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A Journey through Malt Whisky in 526 words

Malt Whisky is created when partially fermented malt is dried then mixed with water before being heated to cause a chemical reaction, which allows for the extraction of sugars. These sugars can then be fermented by the addition of yeast to produce alcohol. The resulting liquid, which is basically beer, is then distilled; heated to boil off the water and release alcoholic vapour, then condensed back into liquid. This happens three times and the outcome is far boozier than the pre-distilled liquid. Hooray, we have whisky - almost. Next comes the fun bit. 

This liquid can then be altered by barrel ageing and/or the addition of water. It can also be blended with other malts but then it is no longer a 'single malt.' However, being a single malt does not give a whisky an immediate right to deliciousness, although it may be argued that it will have a more precise identity than a blend of different malts. As the wine lover might well appreciate the quality of a multi-regional, blended Australian Shiraz but find their true love in a particular, micro-plot of Pinot Noir on a slope in Burgundy. Great single malt whisky can be like great terroir-driven wine in that it speaks of where it comes from. In fact, I would suggest, that single malt whisky is the ultimate terroirists drink. After all, you could spend most of your life attempting to convince someone of the subtle differences between two Chablis Premier Crus, but stick a dram of Islay's latest star, Port Askaig, in front of their nose and they'll understand the concept of terroir quicker than you can say Mont de Milieu. Peat and wood-smoke with the salty tang of the North Atlantic tearing into your nostrils telling you exactly where you are.

For a very different whisky experience it is well worth trying From the Barrel, a blended malt whisky from Japanese distillery Nikka which shows what complexity and depth can be achieved through a blending of malts. Rich, spicy and powerful. It nearly overwhelms with its personality and rich texture. Spice and oak with citrus fruit cooked in brown sugar.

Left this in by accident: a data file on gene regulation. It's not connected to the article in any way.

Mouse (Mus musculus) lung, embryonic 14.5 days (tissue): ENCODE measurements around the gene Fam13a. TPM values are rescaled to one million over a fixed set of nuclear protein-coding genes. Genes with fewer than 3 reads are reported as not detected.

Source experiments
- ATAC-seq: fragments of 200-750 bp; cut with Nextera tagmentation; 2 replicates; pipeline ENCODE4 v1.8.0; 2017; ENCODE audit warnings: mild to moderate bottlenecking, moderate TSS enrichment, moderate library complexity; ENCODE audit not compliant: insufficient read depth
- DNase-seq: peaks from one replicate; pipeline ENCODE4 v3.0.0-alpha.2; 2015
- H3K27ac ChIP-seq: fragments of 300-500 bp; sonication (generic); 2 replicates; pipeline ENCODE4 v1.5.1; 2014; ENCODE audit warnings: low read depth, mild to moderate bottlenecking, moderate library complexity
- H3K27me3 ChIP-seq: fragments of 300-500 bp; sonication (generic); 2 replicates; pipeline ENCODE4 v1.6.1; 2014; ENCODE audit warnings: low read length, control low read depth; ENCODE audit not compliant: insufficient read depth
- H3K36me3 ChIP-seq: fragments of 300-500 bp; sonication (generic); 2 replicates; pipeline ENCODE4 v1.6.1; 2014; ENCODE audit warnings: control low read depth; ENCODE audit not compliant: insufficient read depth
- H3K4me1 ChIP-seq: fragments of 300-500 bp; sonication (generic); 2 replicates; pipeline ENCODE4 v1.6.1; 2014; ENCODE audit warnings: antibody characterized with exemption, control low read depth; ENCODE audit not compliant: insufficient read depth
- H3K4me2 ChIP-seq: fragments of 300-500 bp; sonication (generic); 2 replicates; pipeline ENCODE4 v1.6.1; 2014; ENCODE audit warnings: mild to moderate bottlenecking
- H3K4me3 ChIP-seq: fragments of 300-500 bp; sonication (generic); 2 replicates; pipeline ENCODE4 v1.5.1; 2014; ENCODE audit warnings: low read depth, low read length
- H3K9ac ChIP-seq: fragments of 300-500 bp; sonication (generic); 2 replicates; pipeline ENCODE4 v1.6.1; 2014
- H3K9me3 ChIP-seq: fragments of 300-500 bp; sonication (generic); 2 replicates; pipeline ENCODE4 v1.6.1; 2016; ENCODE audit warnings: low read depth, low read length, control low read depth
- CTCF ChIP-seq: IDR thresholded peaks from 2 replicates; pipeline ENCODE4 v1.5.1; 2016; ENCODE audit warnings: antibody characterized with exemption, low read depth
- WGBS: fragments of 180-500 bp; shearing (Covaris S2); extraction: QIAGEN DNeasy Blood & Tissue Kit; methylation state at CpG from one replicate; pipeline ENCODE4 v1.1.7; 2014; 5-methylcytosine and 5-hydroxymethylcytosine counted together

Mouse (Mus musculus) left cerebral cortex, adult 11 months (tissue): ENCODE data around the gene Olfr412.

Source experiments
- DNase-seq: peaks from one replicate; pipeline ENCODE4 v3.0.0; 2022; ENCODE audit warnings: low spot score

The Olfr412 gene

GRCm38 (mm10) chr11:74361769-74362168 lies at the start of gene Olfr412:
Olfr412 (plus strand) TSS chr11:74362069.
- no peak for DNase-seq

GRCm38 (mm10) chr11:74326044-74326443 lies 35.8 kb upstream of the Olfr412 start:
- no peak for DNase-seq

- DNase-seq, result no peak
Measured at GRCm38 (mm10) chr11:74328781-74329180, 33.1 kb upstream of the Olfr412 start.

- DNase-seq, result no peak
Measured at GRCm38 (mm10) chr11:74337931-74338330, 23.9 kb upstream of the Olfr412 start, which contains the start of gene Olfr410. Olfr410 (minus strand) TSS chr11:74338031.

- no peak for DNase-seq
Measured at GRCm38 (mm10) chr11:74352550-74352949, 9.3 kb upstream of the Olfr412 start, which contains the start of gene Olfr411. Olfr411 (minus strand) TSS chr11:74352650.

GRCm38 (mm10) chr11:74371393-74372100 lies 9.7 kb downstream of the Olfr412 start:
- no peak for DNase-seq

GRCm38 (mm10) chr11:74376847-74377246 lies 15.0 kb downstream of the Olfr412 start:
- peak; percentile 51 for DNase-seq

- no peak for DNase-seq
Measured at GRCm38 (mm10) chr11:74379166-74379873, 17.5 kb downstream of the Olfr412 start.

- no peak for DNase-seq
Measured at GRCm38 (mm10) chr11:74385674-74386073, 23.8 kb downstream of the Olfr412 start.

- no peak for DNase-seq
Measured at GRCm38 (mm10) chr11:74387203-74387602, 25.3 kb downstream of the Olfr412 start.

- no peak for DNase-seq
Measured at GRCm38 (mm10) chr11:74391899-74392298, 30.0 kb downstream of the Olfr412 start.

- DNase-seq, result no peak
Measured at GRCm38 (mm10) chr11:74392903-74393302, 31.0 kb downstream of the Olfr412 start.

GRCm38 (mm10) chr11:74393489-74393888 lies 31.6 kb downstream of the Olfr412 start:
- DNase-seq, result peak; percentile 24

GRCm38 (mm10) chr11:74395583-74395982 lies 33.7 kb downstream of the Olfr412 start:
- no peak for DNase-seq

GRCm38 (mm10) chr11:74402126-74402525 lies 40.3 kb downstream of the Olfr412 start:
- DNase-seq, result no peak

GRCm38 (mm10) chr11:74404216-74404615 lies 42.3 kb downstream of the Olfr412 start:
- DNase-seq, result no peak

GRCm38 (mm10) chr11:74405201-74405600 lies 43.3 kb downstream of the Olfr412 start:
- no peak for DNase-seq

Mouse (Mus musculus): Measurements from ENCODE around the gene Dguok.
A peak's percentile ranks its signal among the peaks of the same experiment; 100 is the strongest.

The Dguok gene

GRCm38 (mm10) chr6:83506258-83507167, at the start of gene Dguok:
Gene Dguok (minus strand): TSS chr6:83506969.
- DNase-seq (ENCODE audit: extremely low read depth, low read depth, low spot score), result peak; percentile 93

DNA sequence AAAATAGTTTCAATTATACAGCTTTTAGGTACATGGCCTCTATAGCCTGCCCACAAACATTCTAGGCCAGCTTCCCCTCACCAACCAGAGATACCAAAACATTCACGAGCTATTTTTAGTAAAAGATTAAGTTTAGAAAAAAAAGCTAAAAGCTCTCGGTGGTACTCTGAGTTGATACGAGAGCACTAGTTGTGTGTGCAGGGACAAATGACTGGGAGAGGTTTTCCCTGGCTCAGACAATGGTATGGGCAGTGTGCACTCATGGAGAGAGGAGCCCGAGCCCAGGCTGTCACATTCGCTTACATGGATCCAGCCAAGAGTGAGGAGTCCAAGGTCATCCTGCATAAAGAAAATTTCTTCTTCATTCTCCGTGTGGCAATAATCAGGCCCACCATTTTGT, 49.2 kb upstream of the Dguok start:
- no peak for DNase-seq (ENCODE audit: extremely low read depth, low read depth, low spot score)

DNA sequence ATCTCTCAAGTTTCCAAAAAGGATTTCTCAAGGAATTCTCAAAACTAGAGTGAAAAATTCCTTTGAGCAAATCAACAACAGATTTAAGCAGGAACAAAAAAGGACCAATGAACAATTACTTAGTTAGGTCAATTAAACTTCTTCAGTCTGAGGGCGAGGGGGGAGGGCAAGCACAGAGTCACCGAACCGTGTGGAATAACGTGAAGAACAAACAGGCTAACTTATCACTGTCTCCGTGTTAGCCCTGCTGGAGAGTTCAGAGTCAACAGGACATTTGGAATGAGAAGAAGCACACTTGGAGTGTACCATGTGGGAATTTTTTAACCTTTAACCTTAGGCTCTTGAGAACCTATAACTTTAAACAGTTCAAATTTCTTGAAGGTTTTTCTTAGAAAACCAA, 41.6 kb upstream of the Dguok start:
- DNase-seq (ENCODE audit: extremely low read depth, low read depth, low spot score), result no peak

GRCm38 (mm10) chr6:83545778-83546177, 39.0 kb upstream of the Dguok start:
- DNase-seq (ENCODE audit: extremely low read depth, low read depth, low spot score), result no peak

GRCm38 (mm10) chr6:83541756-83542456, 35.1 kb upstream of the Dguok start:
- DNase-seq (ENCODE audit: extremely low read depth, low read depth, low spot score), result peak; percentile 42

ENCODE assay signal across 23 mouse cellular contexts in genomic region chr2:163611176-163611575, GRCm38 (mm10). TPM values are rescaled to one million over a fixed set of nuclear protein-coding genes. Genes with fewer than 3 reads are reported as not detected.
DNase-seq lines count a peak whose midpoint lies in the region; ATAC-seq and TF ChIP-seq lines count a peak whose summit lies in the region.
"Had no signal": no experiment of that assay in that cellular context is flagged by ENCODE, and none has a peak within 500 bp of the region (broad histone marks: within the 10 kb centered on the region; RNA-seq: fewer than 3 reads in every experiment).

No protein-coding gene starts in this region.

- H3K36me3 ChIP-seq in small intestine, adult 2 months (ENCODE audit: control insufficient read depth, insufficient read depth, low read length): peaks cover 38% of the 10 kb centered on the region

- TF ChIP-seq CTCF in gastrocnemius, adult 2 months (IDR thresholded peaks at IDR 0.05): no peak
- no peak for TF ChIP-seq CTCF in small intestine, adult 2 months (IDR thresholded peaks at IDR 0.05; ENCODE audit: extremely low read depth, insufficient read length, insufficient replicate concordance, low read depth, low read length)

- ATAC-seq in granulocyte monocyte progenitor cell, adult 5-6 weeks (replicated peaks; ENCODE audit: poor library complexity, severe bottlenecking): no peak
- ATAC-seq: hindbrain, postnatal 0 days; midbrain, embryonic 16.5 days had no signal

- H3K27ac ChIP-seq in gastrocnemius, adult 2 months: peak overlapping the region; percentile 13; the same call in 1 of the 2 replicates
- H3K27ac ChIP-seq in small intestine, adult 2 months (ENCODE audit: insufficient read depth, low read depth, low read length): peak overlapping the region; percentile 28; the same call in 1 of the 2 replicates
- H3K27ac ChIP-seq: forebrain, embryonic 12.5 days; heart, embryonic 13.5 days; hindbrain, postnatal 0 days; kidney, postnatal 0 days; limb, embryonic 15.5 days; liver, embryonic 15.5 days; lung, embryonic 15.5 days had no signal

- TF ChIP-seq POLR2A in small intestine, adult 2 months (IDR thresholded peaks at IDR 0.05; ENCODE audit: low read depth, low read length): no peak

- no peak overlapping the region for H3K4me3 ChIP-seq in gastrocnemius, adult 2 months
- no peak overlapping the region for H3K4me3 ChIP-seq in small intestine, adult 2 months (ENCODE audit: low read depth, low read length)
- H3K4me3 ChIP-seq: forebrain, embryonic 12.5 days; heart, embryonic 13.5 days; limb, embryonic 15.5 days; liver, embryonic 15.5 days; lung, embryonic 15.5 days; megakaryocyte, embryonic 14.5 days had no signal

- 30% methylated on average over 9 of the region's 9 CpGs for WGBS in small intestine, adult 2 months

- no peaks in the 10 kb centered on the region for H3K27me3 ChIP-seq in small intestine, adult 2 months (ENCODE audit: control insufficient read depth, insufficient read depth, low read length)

Or, what about hopping across the Pacific to America to try a Rye whisky? This means Rye has been added to the mashing process, it can produce a distinctively spicy malt, drier than Bourbon, for example. Try some of the small batch whiskies produced by the Michters distillery who can trace their legacy back to the founding of America's first ever whisky company.    

In fact, there are so many whiskies in the world, from Belgium to Taiwan, it often feels criminal, as with wine, to drink the same one more than once. But, we all have our old favourites and consequently I find myself sitting here with a glass of Ardbeg 10 year old close at hand. An American master Sommelier once confided in me of this particular whisky that it reminded her of olive oil infused with chimney smoke and melted chocolate. "I know" I beamed, totally oblivious to the fact that her comments were meant as criticism. Luckily, entering into the world of malt whisky offers something for everyone. 

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